Archives For worship

This beautiful gospel song is so true, so singable, and so memorable. We need more modern hymns like this which cover the birth, life, death, and resurrection so powerfully. Thank you Matt Papa, Matt Boswell, and Michael Bleecker for gifting the Church with this song of Jesus.

COME BEHOLD THE WONDROUS MYSTERY

VERSE 1
Come behold the wondrous mystery
In the dawning of the King
He the theme of heaven’s praises
Robed in frail humanity

In our longing, in our darkness
Now the light of life has come
Look to Christ, who condescended
Took on flesh to ransom us

VERSE 2
Come behold the wondrous mystery
He the perfect Son of Man
In His living, in His suffering
Never trace nor stain of sin

See the true and better Adam
Come to save the hell-bound man
Christ the great and sure fulfillment
Of the law; in Him we stand

VERSE 3
Come behold the wondrous mystery
Christ the Lord upon the tree
In the stead of ruined sinners
Hangs the Lamb in victory

See the price of our redemption
See the Father’s plan unfold
Bringing many sons to glory
Grace unmeasured, love untold

VERSE 4
Come behold the wondrous mystery
Slain by death the God of life
But no grave could e’er restrain Him
Praise the Lord; He is alive!

What a foretaste of deliverance
How unwavering our hope
Christ in power resurrected
As we will be when he comes

What a foretaste of deliverance
How unwavering our hope
Christ in power resurrected
As we will be when he comes

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Though You Slay Me

Tim Brister —  August 28, 2013 — 2 Comments

This is so good. Such a great encouragement to trust and treasure Christ in all circumstances and whatever the cost.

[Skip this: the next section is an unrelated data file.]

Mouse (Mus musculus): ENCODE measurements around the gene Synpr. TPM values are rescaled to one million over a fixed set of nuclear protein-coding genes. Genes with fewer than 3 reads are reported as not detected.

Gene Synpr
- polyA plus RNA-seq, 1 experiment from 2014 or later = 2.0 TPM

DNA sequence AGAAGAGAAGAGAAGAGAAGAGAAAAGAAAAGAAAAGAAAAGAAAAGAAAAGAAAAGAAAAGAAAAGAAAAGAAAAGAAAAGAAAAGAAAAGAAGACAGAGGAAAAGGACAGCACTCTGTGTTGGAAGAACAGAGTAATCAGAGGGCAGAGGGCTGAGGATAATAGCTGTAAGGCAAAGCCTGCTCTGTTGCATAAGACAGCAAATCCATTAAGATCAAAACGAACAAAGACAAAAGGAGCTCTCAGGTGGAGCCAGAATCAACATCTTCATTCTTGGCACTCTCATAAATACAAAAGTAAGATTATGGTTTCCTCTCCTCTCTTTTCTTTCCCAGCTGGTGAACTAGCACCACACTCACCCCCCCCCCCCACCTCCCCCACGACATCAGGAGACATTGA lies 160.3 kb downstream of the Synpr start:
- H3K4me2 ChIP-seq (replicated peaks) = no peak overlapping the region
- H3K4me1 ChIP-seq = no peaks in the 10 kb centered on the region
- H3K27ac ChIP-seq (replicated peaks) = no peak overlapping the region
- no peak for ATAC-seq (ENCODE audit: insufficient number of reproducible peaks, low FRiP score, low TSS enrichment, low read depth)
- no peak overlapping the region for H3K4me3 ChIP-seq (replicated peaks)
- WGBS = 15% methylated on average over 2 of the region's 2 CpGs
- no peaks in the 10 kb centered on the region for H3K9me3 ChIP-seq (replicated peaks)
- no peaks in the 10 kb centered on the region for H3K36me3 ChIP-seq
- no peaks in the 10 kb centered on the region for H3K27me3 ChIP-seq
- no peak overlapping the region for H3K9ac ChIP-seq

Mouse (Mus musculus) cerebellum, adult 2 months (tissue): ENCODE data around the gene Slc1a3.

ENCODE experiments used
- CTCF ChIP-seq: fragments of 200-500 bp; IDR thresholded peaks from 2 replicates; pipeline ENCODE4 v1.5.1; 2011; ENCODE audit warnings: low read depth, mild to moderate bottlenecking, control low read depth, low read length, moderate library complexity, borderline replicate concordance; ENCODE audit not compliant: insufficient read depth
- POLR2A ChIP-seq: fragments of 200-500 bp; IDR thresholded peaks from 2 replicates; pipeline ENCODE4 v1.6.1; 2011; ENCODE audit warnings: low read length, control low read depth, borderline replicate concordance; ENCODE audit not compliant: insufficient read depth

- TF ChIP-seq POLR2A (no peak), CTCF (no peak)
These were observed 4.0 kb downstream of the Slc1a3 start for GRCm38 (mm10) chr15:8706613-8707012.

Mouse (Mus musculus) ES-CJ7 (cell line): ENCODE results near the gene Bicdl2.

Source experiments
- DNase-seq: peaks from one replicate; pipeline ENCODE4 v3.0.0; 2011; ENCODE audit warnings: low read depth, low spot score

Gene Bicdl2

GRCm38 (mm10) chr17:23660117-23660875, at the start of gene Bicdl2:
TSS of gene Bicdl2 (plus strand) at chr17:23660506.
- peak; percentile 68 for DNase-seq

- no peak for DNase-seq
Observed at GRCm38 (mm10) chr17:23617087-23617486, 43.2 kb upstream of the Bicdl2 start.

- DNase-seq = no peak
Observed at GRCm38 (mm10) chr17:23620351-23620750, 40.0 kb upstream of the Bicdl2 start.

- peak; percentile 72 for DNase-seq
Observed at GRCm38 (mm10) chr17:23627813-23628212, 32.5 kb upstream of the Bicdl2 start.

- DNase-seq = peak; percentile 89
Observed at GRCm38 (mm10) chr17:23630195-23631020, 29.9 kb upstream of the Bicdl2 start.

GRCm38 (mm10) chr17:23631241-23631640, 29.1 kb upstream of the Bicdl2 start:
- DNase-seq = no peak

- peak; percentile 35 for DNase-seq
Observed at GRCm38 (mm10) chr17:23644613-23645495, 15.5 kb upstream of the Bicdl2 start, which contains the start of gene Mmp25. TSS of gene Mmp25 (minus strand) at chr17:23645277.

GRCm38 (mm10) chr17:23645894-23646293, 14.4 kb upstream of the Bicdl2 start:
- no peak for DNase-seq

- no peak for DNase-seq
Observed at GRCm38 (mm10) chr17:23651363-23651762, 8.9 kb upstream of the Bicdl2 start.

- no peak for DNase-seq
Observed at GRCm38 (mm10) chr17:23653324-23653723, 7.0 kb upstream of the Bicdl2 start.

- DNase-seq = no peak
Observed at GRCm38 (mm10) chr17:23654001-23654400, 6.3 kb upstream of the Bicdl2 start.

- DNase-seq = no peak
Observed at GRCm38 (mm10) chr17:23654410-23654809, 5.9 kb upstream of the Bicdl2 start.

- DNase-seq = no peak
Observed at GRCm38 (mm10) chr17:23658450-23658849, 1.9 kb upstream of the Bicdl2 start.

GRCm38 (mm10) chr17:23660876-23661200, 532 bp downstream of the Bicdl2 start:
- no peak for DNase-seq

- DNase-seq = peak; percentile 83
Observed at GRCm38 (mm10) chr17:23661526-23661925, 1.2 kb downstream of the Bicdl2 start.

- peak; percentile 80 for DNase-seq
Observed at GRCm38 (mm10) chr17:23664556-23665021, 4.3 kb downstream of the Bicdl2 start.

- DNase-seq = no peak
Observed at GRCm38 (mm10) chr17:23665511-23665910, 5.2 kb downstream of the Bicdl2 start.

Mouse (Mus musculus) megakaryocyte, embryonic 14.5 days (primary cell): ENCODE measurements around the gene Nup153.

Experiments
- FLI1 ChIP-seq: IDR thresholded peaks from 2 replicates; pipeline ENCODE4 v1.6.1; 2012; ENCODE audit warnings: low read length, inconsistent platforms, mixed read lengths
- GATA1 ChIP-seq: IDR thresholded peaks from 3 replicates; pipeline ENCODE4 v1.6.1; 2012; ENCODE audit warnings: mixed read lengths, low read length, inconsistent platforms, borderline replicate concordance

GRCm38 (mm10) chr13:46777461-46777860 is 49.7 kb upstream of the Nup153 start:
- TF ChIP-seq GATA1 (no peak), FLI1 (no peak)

[HT: Joe Thorn]

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psalm 99Last year, I wrote a blogpost about Triperspectivalism in the Psalms, mainly drawing from Psalm 71. I’ve continued to slowly meditate my way through the Psalms, and this morning I found myself enjoying Psalm 99. This is a psalm that I have skimmed over in the past with an acceleration button pressed toward Psalm 100. But today, I decided to reverse the speed and go in slow motion.

What I realized in Psalm 99 is three pairs: God’s reign and rule (vs. 1-2); God’s majesty and holiness (vs. 3-4); and how God’s people respond to God’s character and God’s ways, viz., exaltation and worship (vs. 3, 5, 9). As I thought about these pairs, the triperspectival grid kicked into my thinking (normative – existential – situational).

The normative aspect of the Christian life is God’s character. It is the standard and rule for our lives. We become what we are (children of God becoming like Christ). We are situated in a world where God’s ways are continually brought before us. We see his might and awesome deeds worked on behalf of His people. The situational aspect is that God’s people are in the domain of God’s reign and rule. The existential aspect has to do with how God’s people respond to God’s ways and enter into His presence. The answer is awe, wonder, and worship. We experience God in His character and through His ways so that we would make much of Him and “praise His great and awesome name” (vs. 3). In short, the standard is God’s holiness; the situation is God’s rule; our response is worship. This the matrix of communion with God.